Author Topic: If "Reading is Fundamental"...  (Read 2662 times)

Offline Calligriophile

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If "Reading is Fundamental"...
« on: June 23, 2017, 03:01:22 AM »
So, I got into a little bit of trouble at the school where I teach handwriting while we were learning the "Reading is Fundamental" lessons. I want to say, I am all for reading, but most reading I see kids doing is on computers or tablets. I'm not a prude, but it did make me wonder the following:
"If Reading is Fundamental", what does that make writing?
I ask this mainly because it seems no matter how many students seem to enjoy handwriting, even calligraphy, they all forgo writing by hand and opt for a computer. I get it, and know that is and has been the future. However, taking the definition of "Fundamental", in it's adjective form, we see the definition is "forming a necessary base or core of central importance." Fair enough.
My question, which was met with "just let it go" responses from other teachers, was simple; how can something be read if it is not first written? Should writing not be fundamental, as well?
Maybe I just enjoy seeing my students enjoy writing with fountain pens, italic (Broad edge) markers, and oblique pen holders with pointed nibs, and I want them to continue enjoying it. I know computers will make pens obsolete, but does it have to?

Offline Starlee

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Re: If "Reading is Fundamental"...
« Reply #1 on: June 23, 2017, 07:43:59 AM »
Writing, especially in the way you are describing it, has become a hobby more than an essential daily skill. No one has had need to write with nibs since the advent of the ball point pen.  Then came typewriters and now keyboards and touch screens. People are working, with limited success so far, at eliminating typing even, and instead mentally transmit our thoughts to computers. The rate at which technology, robotics and data are amassing, I can't help but feel as though we are witnessing the dawn of that flying-car, Jetson-like future many sci-fi writers imagined. So I wonder what exactly you are lamenting: the loss of a tool or the loss of a form of communication? The decline of the amount of physical writing used as a form of communication seems inevitable as technology continues to take over our lives. But, at least composition-type writing is not dead, it is simply evolving...and not all of it seems to be for the better, but that's a different topic :S But, I just learnt yesterday from someone who works at a start-up publishing company that many of the novels submitted are from the younger generation (under 25). People today still hone their written communication skills, but instead of picking up a pen, kids and adults alike now prefer to use a keyboard. It IS faster. However, I think that at least some form of basic physical writing should still be taught as a fundamental skill because electronics are not infallible: they break, lose power, etc. And being able to sign your name or jot down a quick note or to give a birth day card are still important things to be able to do today. I guess that schools figure basic writing (not cursive) is sufficient. And I hate to say it, but they might not be wrong. However, to eliminate physical writing altogether and not have an alternative method to document thoughts seems ludicrous. Also, learning to write is an important tool for brain development. There is evidence that we learn better when we physically write information down compared to typing. If I really need to understand something, I like to bust out pen and paper to write it down: draw maps, 'play' with the information. I learn better that way compared to typing notes on a keyboard. It's not a matter of whether keyboards have to replace pen writing, it's a matter of what the population on a whole chooses to use. I am afraid we are the minority. Unless there is a mass electronic/computer failure, I think the trend of the decline of pen is inevitable and will be reserved for a sub-population of hobbyists.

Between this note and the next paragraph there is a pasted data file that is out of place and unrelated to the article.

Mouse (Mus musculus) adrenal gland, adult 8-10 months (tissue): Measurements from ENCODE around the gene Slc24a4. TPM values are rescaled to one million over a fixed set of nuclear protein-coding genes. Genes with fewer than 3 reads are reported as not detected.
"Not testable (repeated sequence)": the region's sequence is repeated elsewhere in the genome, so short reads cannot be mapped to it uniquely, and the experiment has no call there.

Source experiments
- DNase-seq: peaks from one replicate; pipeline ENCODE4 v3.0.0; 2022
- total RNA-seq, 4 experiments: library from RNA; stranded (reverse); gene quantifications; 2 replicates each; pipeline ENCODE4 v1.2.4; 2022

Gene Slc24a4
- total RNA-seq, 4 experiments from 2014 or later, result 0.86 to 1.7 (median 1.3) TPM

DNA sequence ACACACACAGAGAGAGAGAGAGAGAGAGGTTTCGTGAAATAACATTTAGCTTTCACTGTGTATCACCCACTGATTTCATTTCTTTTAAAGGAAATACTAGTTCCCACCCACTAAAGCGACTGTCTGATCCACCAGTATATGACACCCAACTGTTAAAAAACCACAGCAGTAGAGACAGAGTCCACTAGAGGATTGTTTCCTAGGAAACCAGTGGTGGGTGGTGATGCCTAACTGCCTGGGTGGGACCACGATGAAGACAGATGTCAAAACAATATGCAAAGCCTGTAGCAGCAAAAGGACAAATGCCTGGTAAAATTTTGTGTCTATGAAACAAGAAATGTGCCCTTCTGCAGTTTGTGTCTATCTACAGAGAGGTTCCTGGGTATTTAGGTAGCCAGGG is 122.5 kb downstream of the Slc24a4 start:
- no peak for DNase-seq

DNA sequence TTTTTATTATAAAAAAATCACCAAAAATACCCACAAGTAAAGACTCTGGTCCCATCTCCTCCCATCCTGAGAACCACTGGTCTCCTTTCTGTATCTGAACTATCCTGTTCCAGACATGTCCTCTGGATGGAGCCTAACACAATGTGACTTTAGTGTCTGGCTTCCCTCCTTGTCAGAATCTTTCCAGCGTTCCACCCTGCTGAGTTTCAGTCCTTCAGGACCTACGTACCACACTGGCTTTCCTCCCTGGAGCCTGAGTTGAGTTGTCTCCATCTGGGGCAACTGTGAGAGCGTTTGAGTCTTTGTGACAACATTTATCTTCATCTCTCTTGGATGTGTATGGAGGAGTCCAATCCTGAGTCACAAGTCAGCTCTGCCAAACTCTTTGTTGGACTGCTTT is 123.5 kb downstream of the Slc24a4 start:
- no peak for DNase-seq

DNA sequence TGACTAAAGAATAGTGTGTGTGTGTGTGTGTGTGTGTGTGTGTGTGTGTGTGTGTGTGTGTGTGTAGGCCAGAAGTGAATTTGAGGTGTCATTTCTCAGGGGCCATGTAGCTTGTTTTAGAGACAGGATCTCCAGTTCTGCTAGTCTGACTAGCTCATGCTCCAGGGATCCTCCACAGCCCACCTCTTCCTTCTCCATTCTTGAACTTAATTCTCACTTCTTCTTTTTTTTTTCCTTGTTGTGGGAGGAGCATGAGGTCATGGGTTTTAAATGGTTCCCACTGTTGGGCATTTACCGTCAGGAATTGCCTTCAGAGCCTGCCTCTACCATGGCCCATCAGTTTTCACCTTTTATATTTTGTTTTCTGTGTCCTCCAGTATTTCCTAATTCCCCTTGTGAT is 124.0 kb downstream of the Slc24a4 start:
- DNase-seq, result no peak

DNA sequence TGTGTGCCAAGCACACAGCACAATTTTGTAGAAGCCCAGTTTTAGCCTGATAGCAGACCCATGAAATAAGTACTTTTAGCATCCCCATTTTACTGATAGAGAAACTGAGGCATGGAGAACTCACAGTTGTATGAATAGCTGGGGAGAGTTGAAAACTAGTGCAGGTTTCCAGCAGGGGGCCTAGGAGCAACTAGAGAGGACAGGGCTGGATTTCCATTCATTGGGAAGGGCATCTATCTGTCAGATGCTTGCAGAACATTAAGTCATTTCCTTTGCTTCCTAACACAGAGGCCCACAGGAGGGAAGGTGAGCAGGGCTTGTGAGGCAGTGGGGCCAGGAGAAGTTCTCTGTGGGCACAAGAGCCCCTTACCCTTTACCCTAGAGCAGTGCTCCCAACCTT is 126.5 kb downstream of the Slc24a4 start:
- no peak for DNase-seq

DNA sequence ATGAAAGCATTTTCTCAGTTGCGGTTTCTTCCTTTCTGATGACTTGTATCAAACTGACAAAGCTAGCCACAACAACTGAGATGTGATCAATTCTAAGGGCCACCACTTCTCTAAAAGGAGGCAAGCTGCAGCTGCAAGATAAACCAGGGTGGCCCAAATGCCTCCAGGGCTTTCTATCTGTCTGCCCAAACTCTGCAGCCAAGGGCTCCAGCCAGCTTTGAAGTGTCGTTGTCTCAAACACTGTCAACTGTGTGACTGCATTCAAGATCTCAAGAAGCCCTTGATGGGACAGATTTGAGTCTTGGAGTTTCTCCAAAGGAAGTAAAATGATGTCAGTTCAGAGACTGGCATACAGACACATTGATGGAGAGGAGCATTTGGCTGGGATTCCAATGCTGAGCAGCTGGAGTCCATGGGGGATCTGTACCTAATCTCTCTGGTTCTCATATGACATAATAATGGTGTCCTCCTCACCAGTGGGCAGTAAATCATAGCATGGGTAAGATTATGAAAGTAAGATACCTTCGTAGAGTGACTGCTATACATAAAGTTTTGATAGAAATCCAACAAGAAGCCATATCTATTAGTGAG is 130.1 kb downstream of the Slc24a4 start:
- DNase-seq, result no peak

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Offline Calligriophile

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Re: If "Reading is Fundamental"...
« Reply #2 on: June 23, 2017, 07:15:47 PM »
Unfortunately, I agree with everything you stated. Im not as upset as I am reminiscent about the potential loss of beautiful penmanship used in everyday writing.
I think my upbringing has a lot to do with my appreciation of penmanship, and calligraphy. My grandmother, who couldn't scribble her name legibly, was adamant that her grandkids handwriting would be as near perfect as possible. I was in 4th grade when I suffered her wrath for poor penmanship, in 1988. After writing 40 vocab words, and definitions, she ripped them up and told me to do them again, to where she could read them. My 45 min homework turned into a 3 hour ordeal.
Now in my late 30s, I still take great pride in my penmanship, even though I know it is going obsolete.
I guess I just have a fondness for writing.

Offline Starlee

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Re: If "Reading is Fundamental"...
« Reply #3 on: June 25, 2017, 09:29:45 AM »
Writing might be on the decline, but the great thing is that it is continues to be an advantageous skill to have, especially in the work place. A well-written thank you note still makes a lasting impression and trumps email any day :)
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Offline garyn

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Re: If "Reading is Fundamental"...
« Reply #4 on: June 25, 2017, 02:26:59 PM »
Basic writing, even if simple block printing, is IMPORTANT.
Kids and adults won't always have a computer or their phone to record things on.